Lawmaker urges SEC to examine link between high-speed trading and market meltdown

WASHINGTON (AP) — Federal regulators have got to address the "casino environment" on Wall Street where computerized high-frequency trading can trigger market-shaking turmoil, Senate Banking Committee Chairman Chris Dodd said Sunday.

Dodd, D-Conn., pointed to the new phenomena of computers buying and selling stock in nanoseconds as a possible cause of last Thursday's meltdown. The market fell nearly 1,000 points within minutes before rebounding.

The top Republican on the committee, Sen. Richard Shelby of Alabama, joined Dodd on CBS' "Face the Nation" to agree that something must be done about a situation in which technology has gotten ahead of the regulators. "You've got a high risk in the market place that something could go wrong and once it really goes wrong it could be catastrophic," Shelby said.

Dodd said his committee will hold hearings on last Thursday's events. But he said that for now the priority is for the Securities and Exchange Commission and the Commodities Futures Trading Commission to come up quickly with answers for dealing with high-frequency trading marked by a lack of marketwide circuit breakers to prevent the market from spiraling out of control.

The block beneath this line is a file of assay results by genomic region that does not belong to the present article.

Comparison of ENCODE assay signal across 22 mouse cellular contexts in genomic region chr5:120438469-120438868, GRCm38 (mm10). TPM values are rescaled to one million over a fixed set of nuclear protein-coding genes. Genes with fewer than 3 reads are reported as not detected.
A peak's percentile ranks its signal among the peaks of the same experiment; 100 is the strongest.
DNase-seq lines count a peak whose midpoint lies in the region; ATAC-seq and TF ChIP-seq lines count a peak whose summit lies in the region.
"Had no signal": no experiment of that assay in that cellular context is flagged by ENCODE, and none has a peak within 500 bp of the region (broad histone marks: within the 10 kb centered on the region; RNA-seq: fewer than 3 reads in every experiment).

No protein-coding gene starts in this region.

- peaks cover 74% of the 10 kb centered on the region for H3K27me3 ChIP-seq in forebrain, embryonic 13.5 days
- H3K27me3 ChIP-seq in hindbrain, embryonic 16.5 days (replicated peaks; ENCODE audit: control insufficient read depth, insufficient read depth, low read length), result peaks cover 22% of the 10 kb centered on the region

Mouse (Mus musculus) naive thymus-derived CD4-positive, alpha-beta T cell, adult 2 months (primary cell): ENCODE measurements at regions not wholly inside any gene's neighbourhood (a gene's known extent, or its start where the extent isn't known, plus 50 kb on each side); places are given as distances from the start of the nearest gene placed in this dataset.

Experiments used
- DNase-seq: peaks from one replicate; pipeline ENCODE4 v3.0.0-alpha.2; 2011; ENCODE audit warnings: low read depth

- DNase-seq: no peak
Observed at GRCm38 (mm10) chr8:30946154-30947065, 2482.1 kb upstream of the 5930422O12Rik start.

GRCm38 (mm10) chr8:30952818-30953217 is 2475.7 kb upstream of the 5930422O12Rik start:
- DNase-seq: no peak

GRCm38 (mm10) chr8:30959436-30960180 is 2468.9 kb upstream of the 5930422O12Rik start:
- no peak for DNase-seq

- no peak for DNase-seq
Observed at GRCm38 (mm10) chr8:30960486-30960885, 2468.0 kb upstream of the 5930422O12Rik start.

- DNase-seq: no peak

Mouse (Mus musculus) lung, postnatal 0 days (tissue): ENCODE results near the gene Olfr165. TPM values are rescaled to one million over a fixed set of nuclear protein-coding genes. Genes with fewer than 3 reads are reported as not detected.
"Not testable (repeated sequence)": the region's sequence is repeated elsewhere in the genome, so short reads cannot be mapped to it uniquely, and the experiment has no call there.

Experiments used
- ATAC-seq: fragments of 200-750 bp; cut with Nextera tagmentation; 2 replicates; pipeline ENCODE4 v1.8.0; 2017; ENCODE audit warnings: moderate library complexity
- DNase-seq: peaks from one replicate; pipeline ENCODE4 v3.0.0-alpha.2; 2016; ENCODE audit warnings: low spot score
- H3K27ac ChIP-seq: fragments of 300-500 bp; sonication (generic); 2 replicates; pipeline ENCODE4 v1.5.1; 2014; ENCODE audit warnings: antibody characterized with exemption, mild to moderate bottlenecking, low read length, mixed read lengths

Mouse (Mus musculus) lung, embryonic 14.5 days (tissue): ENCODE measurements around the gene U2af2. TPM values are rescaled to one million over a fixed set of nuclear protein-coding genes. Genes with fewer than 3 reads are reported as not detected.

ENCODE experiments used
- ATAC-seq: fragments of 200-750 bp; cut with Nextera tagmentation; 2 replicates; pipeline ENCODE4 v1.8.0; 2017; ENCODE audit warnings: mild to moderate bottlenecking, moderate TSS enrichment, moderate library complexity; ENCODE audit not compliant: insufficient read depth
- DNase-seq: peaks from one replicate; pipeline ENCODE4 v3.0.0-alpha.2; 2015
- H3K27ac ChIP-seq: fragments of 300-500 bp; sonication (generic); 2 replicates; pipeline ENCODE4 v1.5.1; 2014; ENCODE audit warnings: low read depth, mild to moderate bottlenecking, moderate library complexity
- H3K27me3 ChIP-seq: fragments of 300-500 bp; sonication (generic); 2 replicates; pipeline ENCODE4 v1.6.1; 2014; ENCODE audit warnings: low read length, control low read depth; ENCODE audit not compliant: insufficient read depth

Dodd said he did not see a need for new legislation. The financial overhaul bill now being debated in the Senate does have early warning systems to detect problems such as having circuit breakers at only one exchange, he said.

"You shouldn't have a crisis like this happen before noticing that," he said.

Dodd noted that the freefall on Wall Street occurred when there was good economic news: a sharp growth in jobs, particularly in the manufacturing sector. "So you are getting sort of this casino environment that's appearing in our markets," he said. "It does not reflect what's going on in the real economy."

Shelby said he had no information on speculation that the meltdown may have been the result of a cyber attack. White House counterterrorism adviser John Brennan said on "Fox News Sunday" that there was no evidence that a cyber attack was behind the market shake-up.